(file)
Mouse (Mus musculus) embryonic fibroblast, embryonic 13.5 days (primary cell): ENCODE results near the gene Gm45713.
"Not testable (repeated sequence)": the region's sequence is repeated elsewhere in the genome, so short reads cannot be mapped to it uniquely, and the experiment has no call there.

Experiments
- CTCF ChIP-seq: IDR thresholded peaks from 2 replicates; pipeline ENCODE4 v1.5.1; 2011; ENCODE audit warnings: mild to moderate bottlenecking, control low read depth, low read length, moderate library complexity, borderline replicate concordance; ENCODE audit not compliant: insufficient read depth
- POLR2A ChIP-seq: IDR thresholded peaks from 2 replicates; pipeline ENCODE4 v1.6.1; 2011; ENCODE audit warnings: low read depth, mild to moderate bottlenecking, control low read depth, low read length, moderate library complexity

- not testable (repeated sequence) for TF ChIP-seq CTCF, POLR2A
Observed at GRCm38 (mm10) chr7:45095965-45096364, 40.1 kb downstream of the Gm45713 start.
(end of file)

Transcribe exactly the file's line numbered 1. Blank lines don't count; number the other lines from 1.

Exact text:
Mouse (Mus musculus) embryonic fibroblast, embryonic 13.5 days (primary cell): ENCODE results near the gene Gm45713.